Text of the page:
Roger also greatly admired Mendes' 2005 war drama, "Jarhead," writing, "The movie is uncanny in its effect. It contains no heroism, little action, no easy laughs. It is about men who are exhausted, bored, lonely, trained to the point of obsession and given no opportunity to use their training." Mendes' fourth feature, 2008's "Revolutionary Road," reunited "Titanic" stars Kate Winslet and Leonardo DiCaprio, and received four stars from Roger. "They are so good, they stop being actors and become the people I grew up around," he wrote. "Don't think they smoke too much in this movie. In the 1950s everybody smoked everywhere all the time. Life was a disease, and smoking held it temporarily in remission."
The following year, Mendes switched gears to direct a lighthearted comedy, "Away We Go," which delighted Roger. "Burt and Verona are two characters rarely seen in the movies: thirtysomething, educated, healthy, self-employed, gentle, thoughtful, whimsical, not neurotic and really truly in love," he wrote. "Their great concern is finding the best place and way to raise their child, who is a bun still in the oven. For every character like this I’ve seen in the last 12 months, I’ve seen 20, maybe 30, mass murderers." The final Mendes picture that Roger reviewed was his 2012 blockbuster, "Skyfall," which the critic loved. "The film is guided by a considerable director (Sam Mendes), written by the heavyweights Neal Purvis, Robert Wade and John Logan, and delivers not only a terrific Bond but a terrific movie, period," Roger wrote in his four-star review. "If you haven't seen a 007 for years, this is the time to jump back in."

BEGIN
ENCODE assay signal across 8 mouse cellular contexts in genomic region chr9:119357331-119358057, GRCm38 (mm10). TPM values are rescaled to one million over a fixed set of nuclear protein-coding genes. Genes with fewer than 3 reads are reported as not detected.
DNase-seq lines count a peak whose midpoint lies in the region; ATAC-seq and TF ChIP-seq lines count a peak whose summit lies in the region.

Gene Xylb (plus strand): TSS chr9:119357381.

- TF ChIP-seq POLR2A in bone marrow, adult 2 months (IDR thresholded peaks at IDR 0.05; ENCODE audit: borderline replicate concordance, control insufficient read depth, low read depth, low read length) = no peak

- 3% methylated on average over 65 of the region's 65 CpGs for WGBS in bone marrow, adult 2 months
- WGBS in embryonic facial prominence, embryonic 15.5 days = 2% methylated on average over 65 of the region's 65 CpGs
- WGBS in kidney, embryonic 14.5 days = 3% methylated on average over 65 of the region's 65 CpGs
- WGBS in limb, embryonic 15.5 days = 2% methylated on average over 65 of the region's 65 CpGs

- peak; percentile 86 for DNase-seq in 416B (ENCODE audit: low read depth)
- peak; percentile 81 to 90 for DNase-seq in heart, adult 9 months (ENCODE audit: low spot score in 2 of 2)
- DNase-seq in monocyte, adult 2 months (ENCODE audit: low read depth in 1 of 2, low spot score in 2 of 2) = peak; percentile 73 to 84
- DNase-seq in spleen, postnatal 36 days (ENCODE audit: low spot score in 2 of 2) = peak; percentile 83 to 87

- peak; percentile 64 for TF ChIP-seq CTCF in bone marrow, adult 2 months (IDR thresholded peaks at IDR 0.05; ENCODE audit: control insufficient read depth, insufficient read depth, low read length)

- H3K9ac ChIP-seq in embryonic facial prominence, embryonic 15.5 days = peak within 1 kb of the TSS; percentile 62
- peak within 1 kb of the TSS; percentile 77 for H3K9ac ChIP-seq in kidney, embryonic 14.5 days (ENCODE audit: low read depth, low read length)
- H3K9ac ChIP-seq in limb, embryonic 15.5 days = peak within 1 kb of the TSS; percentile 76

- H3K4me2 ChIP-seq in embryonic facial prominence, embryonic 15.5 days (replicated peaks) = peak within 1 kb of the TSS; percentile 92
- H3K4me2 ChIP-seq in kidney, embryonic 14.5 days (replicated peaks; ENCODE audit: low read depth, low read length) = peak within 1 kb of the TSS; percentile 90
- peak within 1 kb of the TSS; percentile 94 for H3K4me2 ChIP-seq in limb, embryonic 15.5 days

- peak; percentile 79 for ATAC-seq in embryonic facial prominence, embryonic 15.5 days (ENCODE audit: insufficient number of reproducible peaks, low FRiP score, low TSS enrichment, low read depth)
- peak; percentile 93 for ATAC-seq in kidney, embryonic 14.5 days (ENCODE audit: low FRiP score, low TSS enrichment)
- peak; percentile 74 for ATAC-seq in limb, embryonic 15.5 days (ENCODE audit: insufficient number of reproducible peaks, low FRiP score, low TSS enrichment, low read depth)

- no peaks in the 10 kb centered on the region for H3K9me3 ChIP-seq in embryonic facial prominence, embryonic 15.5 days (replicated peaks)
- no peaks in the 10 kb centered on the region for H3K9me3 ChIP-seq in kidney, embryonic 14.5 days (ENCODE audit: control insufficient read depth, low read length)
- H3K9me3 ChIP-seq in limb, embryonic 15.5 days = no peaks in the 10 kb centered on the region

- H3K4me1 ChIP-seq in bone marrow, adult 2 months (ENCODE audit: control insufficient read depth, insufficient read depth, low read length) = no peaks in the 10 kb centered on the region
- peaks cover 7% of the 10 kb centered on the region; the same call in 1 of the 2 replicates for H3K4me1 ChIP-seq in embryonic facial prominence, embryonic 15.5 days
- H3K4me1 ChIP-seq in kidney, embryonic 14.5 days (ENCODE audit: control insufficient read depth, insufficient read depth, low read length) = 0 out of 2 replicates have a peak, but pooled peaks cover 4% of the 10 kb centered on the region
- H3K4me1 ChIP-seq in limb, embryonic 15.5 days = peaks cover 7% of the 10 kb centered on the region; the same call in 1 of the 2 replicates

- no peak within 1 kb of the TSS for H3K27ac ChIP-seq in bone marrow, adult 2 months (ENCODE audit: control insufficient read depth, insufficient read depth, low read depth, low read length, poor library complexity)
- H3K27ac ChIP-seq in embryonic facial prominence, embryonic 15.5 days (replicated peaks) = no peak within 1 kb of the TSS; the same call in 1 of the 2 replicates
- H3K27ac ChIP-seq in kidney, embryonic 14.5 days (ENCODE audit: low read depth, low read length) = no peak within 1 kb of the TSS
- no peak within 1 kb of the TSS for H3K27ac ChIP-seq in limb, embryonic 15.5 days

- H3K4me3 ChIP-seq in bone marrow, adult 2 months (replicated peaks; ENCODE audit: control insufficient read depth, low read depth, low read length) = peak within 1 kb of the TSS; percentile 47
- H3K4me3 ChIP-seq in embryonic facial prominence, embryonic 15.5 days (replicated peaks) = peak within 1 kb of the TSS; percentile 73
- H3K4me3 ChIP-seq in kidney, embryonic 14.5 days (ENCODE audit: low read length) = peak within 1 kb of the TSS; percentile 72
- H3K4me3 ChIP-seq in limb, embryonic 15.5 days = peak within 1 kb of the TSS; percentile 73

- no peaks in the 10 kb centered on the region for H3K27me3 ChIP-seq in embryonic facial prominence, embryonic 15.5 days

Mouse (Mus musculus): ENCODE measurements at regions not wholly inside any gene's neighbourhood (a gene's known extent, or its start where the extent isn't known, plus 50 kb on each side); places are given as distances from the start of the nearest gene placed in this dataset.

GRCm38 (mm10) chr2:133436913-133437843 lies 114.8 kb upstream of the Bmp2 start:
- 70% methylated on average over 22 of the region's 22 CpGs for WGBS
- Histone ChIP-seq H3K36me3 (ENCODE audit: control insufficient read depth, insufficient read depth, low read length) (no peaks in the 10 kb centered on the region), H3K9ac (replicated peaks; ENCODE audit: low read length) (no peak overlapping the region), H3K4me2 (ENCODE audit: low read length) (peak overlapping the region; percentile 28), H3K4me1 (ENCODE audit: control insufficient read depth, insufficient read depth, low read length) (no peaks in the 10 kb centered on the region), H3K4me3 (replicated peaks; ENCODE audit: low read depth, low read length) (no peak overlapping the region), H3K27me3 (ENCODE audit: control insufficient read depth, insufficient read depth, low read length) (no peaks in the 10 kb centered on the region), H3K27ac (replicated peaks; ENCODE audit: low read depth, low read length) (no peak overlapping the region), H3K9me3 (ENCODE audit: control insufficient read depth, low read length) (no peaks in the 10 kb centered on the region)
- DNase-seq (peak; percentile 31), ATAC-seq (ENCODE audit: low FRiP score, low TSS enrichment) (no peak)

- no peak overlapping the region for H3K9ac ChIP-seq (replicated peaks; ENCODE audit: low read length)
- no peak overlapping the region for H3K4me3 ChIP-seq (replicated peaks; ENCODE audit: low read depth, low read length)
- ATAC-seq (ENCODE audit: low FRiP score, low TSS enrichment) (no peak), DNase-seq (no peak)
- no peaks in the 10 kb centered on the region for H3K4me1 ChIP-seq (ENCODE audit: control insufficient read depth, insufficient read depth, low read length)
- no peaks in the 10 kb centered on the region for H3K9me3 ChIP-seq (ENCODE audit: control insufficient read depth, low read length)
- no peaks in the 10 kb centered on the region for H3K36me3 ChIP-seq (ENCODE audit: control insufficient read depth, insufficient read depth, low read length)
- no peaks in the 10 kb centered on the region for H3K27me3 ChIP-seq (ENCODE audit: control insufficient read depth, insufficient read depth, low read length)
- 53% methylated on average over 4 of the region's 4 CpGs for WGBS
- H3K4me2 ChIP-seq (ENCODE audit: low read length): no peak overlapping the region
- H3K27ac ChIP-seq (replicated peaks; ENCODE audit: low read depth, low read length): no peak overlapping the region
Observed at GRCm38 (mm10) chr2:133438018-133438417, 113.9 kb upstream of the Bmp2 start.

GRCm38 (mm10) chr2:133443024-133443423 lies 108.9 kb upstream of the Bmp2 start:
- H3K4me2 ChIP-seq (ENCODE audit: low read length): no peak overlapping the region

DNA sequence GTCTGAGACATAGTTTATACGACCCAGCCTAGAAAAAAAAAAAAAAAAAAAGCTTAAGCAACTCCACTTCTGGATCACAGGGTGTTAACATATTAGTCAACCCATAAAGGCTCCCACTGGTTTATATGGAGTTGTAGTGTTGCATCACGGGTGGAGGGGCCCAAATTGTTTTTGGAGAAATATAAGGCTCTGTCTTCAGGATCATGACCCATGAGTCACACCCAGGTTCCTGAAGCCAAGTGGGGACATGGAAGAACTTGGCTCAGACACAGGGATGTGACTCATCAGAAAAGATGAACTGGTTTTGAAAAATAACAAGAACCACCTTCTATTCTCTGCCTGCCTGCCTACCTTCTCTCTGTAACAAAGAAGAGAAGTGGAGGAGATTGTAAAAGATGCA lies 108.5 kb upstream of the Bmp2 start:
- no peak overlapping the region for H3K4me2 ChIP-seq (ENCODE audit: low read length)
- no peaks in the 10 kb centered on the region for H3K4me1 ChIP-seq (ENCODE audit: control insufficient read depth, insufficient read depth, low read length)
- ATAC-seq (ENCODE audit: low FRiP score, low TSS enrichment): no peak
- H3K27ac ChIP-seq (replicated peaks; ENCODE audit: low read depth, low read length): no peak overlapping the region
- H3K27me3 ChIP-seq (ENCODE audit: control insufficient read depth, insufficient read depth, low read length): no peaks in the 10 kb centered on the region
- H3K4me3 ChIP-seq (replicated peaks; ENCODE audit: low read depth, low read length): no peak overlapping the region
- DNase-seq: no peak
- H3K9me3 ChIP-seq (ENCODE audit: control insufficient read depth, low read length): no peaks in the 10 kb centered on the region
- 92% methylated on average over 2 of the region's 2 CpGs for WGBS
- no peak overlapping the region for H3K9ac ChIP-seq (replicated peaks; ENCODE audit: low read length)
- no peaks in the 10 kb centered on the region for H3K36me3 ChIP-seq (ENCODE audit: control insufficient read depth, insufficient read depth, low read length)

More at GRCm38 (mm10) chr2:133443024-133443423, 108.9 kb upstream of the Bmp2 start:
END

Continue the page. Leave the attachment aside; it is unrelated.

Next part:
In 2019, Mendes was interviewed by RogerEbert.com Literary Editor Matt Fagerholm about his latest Oscar-winning film, "1917," and how it defied the conventional rules of screenwriting. "It’s very linear without having a three-act structure, parallel action or subplots," he noted, "so it is actually quite a tricky thing to achieve that feeling of shape, that feeling that a movie can breathe in, breathe out, and like a piece of music, it knows how to balance a slow movement with a fast movement without becoming repetitive or metronomic."
Mendes founded and ran the Donmar Warehouse in London for ten years, and was the founding director of Neal Street Productions and The Bridge Project. His work has been seen at the National Theatre, RSC, Royal Court, Old Vic, Young Vic, BAM, the West End, and on Broadway. In addition to all of his previously mentioned films, he also helmed the 2015 James Bond picture, "Spectre."
He received the Academy Award for Best Director and Best Picture and three other Academy Award nominations, five BAFTA Awards, three Golden Globe Awards, three Tony Awards, five Olivier Awards, the Olivier Special Award, three Evening Standard Awards, two Directors Guild of America Awards, the PGA award, the Jason Robards Award, and the Hamburg Shakespeare Prize. Mendes has also won the Director’s Guild Award for lifetime achievement, is an Honorary Fellow of the National Film and Television School, and a fellow of Peterhouse, Cambridge. He was made a CBE in 2000 and knighted in 2020 for services to drama.